Please complain about every aspect of this disgrace to your local newspaper and local BBC.

      • 3 Gerard
        February 14, 2020 at 3:49 pm

        Problem is, it applies to just about anywhere in the countryside. Palterton for example.

        • 4 Keith Dancey
          February 15, 2020 at 11:39 am

          Hello Gerard. This is a specific case, with specific details. If the public fail to put any pressure on the Police – via letters to the local press – then the Police are less likely to change their attitude. You are in a good position to voice your concerns about the Police response, and how this criminal activity has personally effected you.

          • 5 Gerard
            February 17, 2020 at 7:46 pm

            That’s why I take this opportunity to highlight a similar specific poisoning case locally. Actually You are right and I will.

          • 6 Iain Gibson
            February 17, 2020 at 9:45 pm

            Or even how it has AFFECTED you!

            • 7 Keith Dancey
              February 18, 2020 at 1:17 pm

              “Or even how it has AFFECTED you!” Who? Me? I’m hundreds of miles away. It does not stop me visiting the Peak District National Park – as it did Gerard, who said he previously visited the area regularly with his children, but will now stop – because I never visit it. I somehow think a letter to a local Derby newspaper from someone who is not local, has never visited, is not directly effected, lacks a degree of credence.

              I take action when I am directly involved (for example, when I took Natural England and the UK Government to the ECJ, and for many other issues local to me, none of which involved raptors) otherwise I support and help fund national campaigns… inside and outside of Parliament.

              Gerard is clearly a top man (see above): his local protest carries local credibility!

  2. 8 Paul Fisher
    February 7, 2020 at 9:00 am

    So this crime took place 4 months before the HH day at Carsington water. The event where the police chief of Derbyshire stood up and said how hard he was going to come down on these criminals. Only saying.

  3. 9 John Butterfield
    February 7, 2020 at 9:29 am

    Every time I see another one of these in a National Park a little bit of me dies. It is blindingly obvious that raptors are routinely killed, with apparent impunity, because they inconvenience game shooting interests and, in our upland National Parks driven grouse shooting is a significant land use.

    National Parks have a two part statutory purpose. The first is conservation and enhancement of the natural beauty, biodiversity and cultural heritage of the area. The second is promoting understanding and enjoyment of the area’s special qualities (basically recreation). Where the two parts come into conflict it is a statutory requirement, often referred to as “The Sandford Principle” that the conservation part takes precedence.

    The existence of driven grouse shooting and the environmental havoc it wreaks is probably the biggest two-fingered salute to the Sandford Principle in existence. DGS is, unquestionably, a form of recreation (though I suspect that its afficionados would try playing the “cultural heritage” card). Its consequences are reduced biodiversity, an unnatural landscape, carbon emissions, degraded water quality, increased flood risk etc etc. It should not happen in a supposedly protected landscape for which every taxpayer contributes financially to maintaining and enhancing its natural beauty and wildlife.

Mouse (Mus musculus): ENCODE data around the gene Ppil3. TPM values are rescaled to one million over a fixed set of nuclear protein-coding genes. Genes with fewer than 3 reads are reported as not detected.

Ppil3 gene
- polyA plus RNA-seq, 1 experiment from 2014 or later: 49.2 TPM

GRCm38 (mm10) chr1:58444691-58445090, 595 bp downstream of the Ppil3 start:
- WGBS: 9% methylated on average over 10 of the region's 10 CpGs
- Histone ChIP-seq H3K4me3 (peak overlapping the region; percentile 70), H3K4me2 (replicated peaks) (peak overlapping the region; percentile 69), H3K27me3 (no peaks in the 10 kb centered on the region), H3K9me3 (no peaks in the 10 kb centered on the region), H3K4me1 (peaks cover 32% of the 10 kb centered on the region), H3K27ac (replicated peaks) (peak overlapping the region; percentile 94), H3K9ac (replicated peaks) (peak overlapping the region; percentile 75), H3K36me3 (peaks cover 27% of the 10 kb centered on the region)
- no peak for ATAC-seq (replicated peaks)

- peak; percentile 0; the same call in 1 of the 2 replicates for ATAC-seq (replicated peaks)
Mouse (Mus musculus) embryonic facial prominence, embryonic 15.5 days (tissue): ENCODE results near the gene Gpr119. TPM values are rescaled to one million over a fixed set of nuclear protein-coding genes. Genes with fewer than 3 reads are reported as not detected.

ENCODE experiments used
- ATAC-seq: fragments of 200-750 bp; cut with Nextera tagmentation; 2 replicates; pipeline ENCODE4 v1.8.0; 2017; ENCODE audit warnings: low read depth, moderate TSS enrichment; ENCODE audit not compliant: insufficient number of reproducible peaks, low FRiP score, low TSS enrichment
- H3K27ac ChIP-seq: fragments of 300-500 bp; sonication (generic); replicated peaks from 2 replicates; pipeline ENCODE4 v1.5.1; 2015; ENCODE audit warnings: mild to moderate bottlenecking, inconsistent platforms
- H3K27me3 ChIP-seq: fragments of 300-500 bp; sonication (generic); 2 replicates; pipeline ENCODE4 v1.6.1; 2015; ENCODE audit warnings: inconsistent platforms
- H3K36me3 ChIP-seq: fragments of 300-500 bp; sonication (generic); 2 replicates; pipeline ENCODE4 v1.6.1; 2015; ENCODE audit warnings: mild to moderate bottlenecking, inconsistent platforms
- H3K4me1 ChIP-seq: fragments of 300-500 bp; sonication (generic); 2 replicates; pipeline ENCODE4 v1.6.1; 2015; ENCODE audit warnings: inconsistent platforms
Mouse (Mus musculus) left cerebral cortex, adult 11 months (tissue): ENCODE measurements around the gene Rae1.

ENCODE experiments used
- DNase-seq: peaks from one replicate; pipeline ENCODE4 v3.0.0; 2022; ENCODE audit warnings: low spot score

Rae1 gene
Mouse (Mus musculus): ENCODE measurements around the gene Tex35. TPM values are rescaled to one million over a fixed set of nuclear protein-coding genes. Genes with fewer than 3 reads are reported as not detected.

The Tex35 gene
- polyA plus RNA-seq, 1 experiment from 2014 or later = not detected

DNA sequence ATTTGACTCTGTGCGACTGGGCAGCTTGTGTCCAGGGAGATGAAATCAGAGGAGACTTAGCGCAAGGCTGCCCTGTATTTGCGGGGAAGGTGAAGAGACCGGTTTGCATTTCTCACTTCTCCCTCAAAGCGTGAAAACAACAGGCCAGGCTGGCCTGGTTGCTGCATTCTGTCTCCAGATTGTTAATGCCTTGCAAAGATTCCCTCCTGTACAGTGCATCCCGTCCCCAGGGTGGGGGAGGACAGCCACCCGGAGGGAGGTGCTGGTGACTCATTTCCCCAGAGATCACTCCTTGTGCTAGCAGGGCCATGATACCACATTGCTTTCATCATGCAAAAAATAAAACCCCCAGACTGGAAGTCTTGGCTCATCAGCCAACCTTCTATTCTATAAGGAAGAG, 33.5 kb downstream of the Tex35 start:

Incidentally the Police and every other public body are “relevant authorities” bound by a statutory duty to have regard to the purpose of National Park designation when undertaking functions that may affect it.

    • 10 Paul V Irving
      February 7, 2020 at 11:28 am

      Whilst I don’t in any way disagree with you John I’m sure that the proponents of DGS would argue it is not only recreation and cultural ( which personally doubt) but also a business. I also suspect that in the event of an authority or somebody in that authority trying to ban, get rid of or curtail DGS within an NP it would be opposed by government and that authority brought to heel or the offending person removed from office.
      On a different note WIIS said this was abuse so any officer of the NP or Derbyshire/ South Yorkshire police officer claiming otherwise is simply wrong.

      • 11 John Butterfield
        February 7, 2020 at 4:21 pm

        You’re probably quite right about the political realities, but this doesn’t detract from the premise that DGS is a land use inconsistent with the purpose of National Park designation. Doubtless someone could make a living setting-up a recreational motorbike scrambling venue up in the Peak District moorlands but this would be, presumably, vigorously opposed by the National Park authority. The fact that DGS gets a free pardon to degrade the natural beauty, biodiversity, tranquility, and ecological health of our uplands is a national disgrace and, while it goes on, the UK is in no position to get on its high horse regarding international issues such the slaughter of protected migratory species in Malta etc.

  4. 14 Dougie
    February 7, 2020 at 10:34 am

    This is appalling, sickening and farcical.